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We present an image-based approach to estimate the velocity of moving vessels from their traces on the water surface. Vessels moving at constant heading and speed display a familiar V-shaped pattern which only differs from one to another by the wavelength of their transverse and divergent components. Such wavelength is related to vessel velocity. We use planar homography and natural constraints on the geometry of ships’ wake crests to compute vessel velocity from single optical images acquired by conventional cameras.


In this paper, we analyze the asymptotic performance of a convex optimization-based discrete-valued vector reconstruction from linear measurements. We firstly propose a box-constrained version of the conventional sum of absolute values (SOAV) optimization, which uses a weighted sum of L1 regularizers as a regularizer for the discrete-valued vector. We then derive the asymptotic symbol error rate (SER) performance of the box-constrained SOAV (Box-SOAV) optimization theoretically by using convex Gaussian min-max theorem.


Recovering a graph signal from samples is a central problem in graph signal processing. Least mean squares (LMS) method for graph signal estimation is computationally efficient adaptive method. In this paper, we introduce a technique to robustify LMS with respect to mismatches in the presumed graph topology. It builds on the fact that graph LMS converges faster when the graph topology is specified correctly. We consider two measures of convergence speed, based on which we develop randomized greedy algorithms for robust interpolation of graph signals.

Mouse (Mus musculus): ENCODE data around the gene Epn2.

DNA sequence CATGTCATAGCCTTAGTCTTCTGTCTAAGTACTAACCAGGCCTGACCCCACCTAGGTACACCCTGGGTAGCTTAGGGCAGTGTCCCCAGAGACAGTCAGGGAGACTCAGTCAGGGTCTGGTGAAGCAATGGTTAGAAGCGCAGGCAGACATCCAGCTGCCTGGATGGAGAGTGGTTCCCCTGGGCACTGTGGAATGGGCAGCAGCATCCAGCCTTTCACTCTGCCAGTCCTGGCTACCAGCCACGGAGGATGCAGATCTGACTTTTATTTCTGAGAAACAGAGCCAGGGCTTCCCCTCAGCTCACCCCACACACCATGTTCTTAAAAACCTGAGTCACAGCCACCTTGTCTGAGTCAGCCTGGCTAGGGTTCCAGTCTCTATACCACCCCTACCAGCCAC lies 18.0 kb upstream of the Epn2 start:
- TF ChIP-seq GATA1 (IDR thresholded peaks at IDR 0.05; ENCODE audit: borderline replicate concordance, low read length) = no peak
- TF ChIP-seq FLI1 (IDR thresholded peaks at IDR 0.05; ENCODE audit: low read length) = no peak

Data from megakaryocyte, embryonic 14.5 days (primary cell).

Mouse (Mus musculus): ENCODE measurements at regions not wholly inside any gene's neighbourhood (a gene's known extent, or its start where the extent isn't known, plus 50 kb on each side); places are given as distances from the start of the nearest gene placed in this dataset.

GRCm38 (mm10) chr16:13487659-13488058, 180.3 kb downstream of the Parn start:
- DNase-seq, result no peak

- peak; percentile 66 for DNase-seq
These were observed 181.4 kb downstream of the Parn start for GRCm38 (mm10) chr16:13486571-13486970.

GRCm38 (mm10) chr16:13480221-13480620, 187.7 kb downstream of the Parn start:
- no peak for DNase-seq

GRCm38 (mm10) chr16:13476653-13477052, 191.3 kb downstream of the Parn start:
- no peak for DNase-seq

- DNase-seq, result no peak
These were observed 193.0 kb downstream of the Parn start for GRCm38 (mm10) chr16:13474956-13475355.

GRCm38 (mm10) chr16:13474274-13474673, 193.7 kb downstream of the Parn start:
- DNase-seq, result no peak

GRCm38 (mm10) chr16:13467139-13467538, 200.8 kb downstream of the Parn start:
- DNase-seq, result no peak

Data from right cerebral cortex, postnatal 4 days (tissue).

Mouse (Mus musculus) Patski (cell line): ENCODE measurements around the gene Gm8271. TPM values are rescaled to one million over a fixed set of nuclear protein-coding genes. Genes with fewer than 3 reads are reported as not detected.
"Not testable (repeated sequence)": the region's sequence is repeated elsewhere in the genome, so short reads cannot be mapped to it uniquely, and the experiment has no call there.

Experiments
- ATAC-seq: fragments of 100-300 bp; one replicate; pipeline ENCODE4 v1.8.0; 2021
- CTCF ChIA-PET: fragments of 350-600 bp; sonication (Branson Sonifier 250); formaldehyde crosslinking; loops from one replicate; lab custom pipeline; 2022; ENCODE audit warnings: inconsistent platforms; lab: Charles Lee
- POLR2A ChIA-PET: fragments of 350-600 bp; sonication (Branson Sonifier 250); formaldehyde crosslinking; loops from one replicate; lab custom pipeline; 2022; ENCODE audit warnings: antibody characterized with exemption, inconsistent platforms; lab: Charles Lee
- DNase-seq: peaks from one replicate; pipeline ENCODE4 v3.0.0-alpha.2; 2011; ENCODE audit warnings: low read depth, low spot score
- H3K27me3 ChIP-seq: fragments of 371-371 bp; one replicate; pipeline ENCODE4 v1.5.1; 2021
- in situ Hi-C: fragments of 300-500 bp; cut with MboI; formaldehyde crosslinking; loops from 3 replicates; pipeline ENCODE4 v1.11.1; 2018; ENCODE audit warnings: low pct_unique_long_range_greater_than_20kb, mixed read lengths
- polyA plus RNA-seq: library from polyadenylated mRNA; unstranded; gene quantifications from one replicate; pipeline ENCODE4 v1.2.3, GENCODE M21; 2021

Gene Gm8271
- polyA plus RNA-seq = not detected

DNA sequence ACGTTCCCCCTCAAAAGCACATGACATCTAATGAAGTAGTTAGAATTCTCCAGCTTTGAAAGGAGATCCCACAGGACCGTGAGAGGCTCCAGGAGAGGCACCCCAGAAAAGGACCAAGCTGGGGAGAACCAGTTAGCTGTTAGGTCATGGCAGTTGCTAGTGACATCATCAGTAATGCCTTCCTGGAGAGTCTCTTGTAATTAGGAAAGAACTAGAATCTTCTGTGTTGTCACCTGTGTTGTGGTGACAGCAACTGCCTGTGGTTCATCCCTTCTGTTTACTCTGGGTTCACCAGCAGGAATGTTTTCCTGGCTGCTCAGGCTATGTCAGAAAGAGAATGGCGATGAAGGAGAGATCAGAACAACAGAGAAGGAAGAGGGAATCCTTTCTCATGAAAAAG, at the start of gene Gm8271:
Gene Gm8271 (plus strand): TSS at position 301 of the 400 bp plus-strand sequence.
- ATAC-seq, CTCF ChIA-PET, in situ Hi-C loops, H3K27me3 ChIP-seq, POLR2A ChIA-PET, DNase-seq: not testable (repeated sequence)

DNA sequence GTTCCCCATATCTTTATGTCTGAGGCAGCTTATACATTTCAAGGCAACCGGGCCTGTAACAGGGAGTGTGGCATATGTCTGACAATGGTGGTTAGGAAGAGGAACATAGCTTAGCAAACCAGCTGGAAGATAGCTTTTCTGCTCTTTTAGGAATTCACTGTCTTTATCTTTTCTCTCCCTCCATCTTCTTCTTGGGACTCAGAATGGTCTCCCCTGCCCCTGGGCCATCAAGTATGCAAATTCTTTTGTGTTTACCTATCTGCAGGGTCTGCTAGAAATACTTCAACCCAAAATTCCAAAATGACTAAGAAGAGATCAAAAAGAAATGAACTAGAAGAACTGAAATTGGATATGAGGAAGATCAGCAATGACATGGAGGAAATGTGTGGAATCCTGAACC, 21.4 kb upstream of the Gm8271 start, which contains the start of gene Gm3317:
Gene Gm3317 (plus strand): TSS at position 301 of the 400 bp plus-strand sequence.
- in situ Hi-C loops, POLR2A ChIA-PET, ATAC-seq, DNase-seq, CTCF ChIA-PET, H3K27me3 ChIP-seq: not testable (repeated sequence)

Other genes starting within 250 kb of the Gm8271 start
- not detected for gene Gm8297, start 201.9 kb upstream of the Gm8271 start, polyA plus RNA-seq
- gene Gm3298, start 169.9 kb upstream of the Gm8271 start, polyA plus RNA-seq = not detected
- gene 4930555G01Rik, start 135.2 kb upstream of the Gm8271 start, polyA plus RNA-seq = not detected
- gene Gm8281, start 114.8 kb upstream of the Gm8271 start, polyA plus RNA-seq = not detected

Community detection from graphs has many applications
in machine learning, biological and social sciences. While
there is a broad spectrum of literature based on various
approaches, recently there has been a significant focus on
inference algorithms for statistical models of community
structure. These algorithms strive to solve an inference
problem based on a generative model of the network. Recent
advances in stochastic gradient MCMC have played a crucial
role in improving the scalability of these techniques. In this


Distributed estimation of a parameter vector in a network of sensor nodes with ambiguous measurements is considered. The ambiguities are modelled by following a set-theoretic approach, that leads to each sensor employing a non-convex constraint set on the parameter vector. Consensus can be used to reach an estimate consistent with the measurements of all nodes, assuming that such an estimate exists, but unfortunately, such an approach leads to a non-convex problem.


In this work we present novel provably accelerated gossip algorithms for solving the average consensus problem. The proposed protocols are inspired from the recently developed accelerated variants of the randomized Kaczmarz method - a popular method for solving linear systems. In each gossip iteration all nodes of the network update their values but only a pair of them exchange their private information. Numerical experiments on popular wireless sensor networks showing the benefits of our protocols are also presented.


In this paper, we present an efficient method for radio frequency interference (RFI) detection based on cyclic spectrum analysis that relies on compressive statistical sensing to estimate the cyclic spectrum from sub-Nyquist data. We refer to this method as compressive statistical sensing (CSS), since we utilize the statistical autocovariance matrix from the compressed data.


In this paper, we discuss the problem of modeling a graph signal on a directed graph when observing only partially the graph signal. The graph signal is recovered using a learned graph filter. The novelty is to use the random walk operator associated to an ergodic random walk on the graph, so as to define and learn a graph filter, expressed as a polynomial of this operator. Through the study of different cases, we show the efficiency of the signal modeling using the random walk operator compared to existing methods using the adjacency matrix or ignoring the directions in the graph.